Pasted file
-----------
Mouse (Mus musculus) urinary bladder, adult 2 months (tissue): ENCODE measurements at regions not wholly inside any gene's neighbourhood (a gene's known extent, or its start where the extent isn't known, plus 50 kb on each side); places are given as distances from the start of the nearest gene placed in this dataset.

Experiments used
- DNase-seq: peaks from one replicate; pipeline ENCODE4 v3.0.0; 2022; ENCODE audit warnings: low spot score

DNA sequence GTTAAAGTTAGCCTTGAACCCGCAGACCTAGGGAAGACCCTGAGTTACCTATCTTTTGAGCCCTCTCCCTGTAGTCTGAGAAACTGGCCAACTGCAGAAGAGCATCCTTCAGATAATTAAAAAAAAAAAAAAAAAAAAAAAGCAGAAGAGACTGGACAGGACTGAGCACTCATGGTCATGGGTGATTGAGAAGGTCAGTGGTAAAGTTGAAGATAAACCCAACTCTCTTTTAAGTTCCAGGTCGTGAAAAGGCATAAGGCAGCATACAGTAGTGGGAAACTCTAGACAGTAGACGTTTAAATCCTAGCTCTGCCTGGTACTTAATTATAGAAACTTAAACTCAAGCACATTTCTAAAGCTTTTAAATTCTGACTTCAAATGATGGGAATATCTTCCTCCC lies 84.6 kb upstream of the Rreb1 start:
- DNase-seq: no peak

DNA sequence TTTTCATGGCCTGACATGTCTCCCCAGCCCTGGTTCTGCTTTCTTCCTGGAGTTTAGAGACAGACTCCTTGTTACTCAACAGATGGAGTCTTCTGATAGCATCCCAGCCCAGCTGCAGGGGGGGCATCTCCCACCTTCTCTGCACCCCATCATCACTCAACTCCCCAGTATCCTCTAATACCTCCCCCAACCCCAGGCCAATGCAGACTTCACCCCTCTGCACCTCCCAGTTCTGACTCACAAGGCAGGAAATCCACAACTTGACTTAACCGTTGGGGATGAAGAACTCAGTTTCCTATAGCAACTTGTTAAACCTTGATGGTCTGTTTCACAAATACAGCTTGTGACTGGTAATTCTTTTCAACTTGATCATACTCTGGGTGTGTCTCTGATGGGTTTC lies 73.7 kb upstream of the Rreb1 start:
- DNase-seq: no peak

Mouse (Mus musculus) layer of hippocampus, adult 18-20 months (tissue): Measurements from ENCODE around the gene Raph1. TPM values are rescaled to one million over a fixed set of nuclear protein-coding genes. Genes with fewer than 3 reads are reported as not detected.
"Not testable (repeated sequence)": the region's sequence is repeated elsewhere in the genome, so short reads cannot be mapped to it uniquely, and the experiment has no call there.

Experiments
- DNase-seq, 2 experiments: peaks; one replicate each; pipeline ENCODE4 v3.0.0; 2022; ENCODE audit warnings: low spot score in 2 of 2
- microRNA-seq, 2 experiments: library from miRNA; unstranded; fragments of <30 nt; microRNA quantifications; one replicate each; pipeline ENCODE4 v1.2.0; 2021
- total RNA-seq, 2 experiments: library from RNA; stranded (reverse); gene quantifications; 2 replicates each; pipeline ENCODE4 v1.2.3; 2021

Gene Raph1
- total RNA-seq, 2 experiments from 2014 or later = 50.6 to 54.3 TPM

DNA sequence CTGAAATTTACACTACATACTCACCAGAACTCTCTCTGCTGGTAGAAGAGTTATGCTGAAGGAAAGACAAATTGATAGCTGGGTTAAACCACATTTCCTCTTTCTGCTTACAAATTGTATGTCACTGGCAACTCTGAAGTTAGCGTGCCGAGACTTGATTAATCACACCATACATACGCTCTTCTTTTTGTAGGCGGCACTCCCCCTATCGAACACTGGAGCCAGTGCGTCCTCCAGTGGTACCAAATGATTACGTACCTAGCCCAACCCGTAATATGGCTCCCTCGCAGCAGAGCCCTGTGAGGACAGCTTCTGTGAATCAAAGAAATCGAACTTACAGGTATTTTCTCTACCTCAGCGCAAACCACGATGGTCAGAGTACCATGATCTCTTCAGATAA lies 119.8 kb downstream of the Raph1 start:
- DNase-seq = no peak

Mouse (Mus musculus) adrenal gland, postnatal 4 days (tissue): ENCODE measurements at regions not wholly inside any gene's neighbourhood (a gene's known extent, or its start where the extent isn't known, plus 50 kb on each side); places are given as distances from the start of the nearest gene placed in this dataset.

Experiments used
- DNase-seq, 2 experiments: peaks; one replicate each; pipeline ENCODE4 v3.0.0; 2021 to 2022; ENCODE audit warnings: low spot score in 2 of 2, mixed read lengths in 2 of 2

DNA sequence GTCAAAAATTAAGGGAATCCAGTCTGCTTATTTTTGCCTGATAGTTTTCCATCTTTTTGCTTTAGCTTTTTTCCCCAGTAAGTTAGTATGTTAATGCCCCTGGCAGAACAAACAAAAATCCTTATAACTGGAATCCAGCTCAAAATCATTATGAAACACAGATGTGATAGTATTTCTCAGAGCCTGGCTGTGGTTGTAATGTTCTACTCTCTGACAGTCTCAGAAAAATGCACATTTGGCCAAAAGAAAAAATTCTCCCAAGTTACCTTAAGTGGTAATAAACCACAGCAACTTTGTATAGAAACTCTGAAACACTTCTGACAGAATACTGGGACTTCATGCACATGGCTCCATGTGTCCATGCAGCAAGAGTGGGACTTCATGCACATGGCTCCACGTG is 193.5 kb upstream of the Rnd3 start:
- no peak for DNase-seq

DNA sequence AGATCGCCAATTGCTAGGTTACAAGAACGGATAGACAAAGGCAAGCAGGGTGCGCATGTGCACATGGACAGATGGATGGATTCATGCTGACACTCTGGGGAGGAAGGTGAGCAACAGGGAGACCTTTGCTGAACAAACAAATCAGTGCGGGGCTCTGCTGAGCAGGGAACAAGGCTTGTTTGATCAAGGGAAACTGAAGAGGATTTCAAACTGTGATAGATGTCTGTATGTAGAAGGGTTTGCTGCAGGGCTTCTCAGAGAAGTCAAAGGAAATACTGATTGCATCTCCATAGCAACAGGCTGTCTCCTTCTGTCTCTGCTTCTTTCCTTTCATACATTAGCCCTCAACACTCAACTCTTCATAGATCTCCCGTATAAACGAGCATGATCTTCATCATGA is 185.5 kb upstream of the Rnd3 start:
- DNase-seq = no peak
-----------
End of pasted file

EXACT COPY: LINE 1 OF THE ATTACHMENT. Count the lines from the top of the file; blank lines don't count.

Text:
Mouse (Mus musculus) urinary bladder, adult 2 months (tissue): ENCODE measurements at regions not wholly inside any gene's neighbourhood (a gene's known extent, or its start where the extent isn't known, plus 50 kb on each side); places are given as distances from the start of the nearest gene placed in this dataset.